My day starts out at 3 o’clock in the morning when I listen to the world service – although that puts me back to sleep – and I wake up again at 7. In London we have a news program that begins at 6 and goes on until 9 (‘Today’) and more or less I listen to that. At 9 I take my morphine and steroids (uppers and downers) and my friend Martin makes my breakfast. There is nothing like listening to our mad hatter coalition’s proclamations to make him rant through breakfast. By 10 the steroids have worked and I can actually think until about 4 in the afternoon. So that’s the time I get doctors’ appointments and see friends and explore the bargains to be had at Michelin-starred restaurants at lunchtime.
Meanwhile there is the underlying hum of discomfort – I hate to call it pain. My breast cancer has not gone to my vital organs (kidneys, lungs) – which is good news – but it has spread all over the skin on my breast, back and chest, making horrible welts. It is one of the ugliest patterns I have ever seen. I’ve seen the New Guinea tribal people who scar their bodies and the tattoo artists of Miami Beach but none look as scary or as truly disgusting as mine.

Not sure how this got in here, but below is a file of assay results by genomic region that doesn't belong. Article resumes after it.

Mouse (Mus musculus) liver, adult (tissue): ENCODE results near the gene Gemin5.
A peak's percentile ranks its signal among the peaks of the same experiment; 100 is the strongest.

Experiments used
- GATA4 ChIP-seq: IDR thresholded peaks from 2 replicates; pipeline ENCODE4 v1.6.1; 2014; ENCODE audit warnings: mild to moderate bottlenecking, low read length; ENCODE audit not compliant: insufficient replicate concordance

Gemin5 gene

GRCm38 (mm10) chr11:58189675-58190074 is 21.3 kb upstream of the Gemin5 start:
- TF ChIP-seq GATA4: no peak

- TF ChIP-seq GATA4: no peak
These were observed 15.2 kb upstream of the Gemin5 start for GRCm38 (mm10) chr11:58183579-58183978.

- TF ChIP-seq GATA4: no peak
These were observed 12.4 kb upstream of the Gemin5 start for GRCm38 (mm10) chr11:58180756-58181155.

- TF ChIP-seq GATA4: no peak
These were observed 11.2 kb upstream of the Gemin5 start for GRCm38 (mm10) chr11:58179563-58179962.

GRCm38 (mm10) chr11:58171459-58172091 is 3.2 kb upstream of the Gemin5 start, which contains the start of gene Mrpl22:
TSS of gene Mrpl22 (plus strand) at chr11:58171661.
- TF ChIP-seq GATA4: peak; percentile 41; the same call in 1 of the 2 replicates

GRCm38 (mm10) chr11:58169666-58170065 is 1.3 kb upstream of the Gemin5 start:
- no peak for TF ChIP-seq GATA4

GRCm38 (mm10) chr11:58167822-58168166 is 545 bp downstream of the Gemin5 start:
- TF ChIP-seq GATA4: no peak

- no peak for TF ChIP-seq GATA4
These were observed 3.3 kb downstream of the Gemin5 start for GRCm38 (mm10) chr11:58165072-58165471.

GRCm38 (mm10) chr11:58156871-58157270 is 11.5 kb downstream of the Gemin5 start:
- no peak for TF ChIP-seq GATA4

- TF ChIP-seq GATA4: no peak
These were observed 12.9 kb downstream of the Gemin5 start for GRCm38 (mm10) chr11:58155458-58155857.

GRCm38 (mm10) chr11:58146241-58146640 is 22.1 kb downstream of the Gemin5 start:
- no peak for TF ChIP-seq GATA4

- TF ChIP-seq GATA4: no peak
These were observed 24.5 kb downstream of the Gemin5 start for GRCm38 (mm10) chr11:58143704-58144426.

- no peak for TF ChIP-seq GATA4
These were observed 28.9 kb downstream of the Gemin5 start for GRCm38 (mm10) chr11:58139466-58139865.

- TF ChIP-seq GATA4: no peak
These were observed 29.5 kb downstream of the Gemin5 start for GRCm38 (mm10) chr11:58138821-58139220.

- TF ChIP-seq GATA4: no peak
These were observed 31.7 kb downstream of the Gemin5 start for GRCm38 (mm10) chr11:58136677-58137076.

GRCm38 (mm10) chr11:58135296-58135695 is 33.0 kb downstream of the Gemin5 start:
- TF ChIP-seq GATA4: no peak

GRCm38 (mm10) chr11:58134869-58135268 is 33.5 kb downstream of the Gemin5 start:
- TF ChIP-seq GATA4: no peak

I have carers (professional ones, through an agency) that come every day at 12. They look at the bandages that try to cover the worst welts. Every day someone has a new solution. The bandages are too thick, too thin, too wet, too dry, too small, too big… and they run off to the nearest pharmacy to order more. I have about 20 boxes of bandages, all very expensive, none of which I am going to use.